The watch world is full of highly technical, often highly French terms that your average guy just doesn’t know. Welcome, then, to Horology in a Hurry, a semi-regular column in which we’ll break down these terms at length one at a time to give you a better understanding of how watches work. This week: The Power Reserve.
What is it?
A simple albeit incredibly useful complication, the power reserve (“reserve de marche,” for all of you Francophiles) indicator essentially lets the wearer know how much tension is left in a mechanical watch’s mainspring in the form of a small hand and a correlating scale given in hours (alternatively, a revolving wheel viewed through an aperture may be used). On a hand-winding watch, the number of hours indicated by the scale is the amount of time left before the watch needs to be wound, while on an automatic watch, it is the amount of time for which the watch will continue to function when it is not being worn.
Where did it come from?
Early marine chronometers and railroad-grade pocket watches featured power reserve indicators, though the first wristwatches with this complication didn’t come into being until the 20th century (which is when the wristwatch itself first became popular).
Why does it matter?
While a fully-wound mechanical watch will often feature a power reserve of up to two days (35-48 hours is a good average figure), it can be useful to know for precisely how many more hours the watch will continue to function until it will require another winding – otherwise, you may find yourself looking down at a watch that has quite suddenly ceased to tell you anything useful or relevant.
As the length of the mainspring correlates directly with the amount of power reserve in the watch, many high-end watches utilizing longer main springs have power reserves of several days. In practice, this means that even if the watch is of the hand-winding variety, if you’ve fully wound it and say, placed it on a desk for a few days, you may still have several days during which you could conceivably wear the watch before you have to wind it again.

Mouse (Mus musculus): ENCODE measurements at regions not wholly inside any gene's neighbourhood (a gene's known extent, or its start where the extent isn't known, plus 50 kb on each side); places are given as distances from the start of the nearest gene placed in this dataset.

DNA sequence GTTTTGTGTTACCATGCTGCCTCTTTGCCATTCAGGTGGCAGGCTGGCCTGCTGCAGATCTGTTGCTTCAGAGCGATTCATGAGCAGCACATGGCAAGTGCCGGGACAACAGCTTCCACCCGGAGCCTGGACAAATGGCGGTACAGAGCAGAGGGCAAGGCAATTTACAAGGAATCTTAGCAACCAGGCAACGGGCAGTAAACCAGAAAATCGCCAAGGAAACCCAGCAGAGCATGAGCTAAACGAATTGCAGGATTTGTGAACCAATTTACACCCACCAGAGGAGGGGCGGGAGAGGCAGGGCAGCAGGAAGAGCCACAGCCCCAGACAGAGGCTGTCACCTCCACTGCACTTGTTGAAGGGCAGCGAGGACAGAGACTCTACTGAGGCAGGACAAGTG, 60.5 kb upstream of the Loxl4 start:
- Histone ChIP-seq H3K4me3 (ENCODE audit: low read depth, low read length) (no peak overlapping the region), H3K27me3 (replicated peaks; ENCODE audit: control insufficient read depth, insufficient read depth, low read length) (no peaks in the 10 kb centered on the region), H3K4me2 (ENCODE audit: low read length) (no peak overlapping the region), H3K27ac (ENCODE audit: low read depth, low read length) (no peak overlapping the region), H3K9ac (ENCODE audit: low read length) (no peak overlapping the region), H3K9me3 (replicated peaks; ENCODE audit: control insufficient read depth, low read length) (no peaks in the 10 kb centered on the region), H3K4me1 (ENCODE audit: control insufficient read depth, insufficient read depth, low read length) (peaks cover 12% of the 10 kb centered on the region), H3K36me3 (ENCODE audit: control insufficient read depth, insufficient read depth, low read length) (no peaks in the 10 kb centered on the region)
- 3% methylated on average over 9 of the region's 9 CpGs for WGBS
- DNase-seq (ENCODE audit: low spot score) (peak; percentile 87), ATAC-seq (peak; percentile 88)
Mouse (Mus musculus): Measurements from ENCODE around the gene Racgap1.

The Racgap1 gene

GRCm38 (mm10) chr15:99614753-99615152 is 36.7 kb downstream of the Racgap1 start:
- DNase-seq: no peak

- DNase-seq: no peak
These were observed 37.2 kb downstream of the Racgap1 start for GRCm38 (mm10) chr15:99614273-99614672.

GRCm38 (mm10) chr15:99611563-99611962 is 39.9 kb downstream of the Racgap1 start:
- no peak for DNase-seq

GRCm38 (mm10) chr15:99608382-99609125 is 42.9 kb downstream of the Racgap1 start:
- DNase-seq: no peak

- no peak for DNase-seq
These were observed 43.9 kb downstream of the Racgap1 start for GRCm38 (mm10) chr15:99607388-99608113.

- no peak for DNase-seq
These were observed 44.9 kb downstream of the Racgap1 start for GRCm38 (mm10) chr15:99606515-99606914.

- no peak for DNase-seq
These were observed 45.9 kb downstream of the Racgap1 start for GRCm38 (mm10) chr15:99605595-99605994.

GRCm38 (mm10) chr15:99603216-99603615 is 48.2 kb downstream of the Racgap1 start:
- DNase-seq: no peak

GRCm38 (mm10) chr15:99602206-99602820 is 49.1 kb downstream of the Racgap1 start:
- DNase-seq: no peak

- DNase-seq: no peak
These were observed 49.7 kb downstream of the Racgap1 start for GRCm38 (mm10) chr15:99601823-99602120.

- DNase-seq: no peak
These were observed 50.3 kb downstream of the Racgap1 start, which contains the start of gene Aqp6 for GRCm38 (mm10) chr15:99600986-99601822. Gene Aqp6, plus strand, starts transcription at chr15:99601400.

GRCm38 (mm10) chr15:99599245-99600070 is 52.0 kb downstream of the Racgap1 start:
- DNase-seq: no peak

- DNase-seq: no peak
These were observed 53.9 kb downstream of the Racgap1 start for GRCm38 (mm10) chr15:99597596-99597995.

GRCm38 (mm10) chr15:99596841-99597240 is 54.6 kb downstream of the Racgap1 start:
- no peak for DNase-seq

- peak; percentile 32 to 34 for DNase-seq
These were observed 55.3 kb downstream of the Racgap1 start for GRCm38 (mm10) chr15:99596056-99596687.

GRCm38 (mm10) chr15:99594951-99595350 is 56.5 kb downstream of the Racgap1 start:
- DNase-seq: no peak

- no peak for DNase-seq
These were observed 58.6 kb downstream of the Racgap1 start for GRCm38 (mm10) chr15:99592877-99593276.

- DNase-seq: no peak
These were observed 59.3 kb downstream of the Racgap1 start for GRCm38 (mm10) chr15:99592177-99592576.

Who does it best?
Priced toward the lower end of watches with power reserve indicators, this modern 41mm Rado is inspired by classic Rado models from the 1960s. Featuring a textured dial and date at 6 o’clock, the Coupole Classic utilizes an automatic movement with 80 hours of power reserve, shown by a circular indicator at approximately 9 o’clock. A saphire caseback shows off the movement.
Coupole Classic by Rado $1650
JLC makes some of the most elegant complicated watches in Swiss Watchdom, so it should be no surprise that they can execute a graceful power reserve complication without cluttering a dial. The automatic-winding Reserve de Marche features a 43-hour power reserve, and a simple indicator with a blued steel hand in the left-hand sector of the dial lets you know how much of that reserve is left in the mainspring.
Master Ultra Thin Reserve de Marche by Jaeger LeCoultre $8650
If you really want to go all out, you really can’t go wrong with FP Journe. The Octa Automatique Reserve boasts an in-house movement with power reserve of 5 days, which, according to our calculations, is like, a lot of hours (the power reserve is calibrated in units of 30 hours, up to 120 hours). This stunning watch is available in a variety of dial, bracelet, and metal options, but all are emblematic of this master watchmaker’s incredible eye for detailed design.
Octa Automatique Reserve Calibre 1300.3 by FP Journe Learn More Here
More Watch Terms Defined
New to watches? These terms should help you get started. Read the Story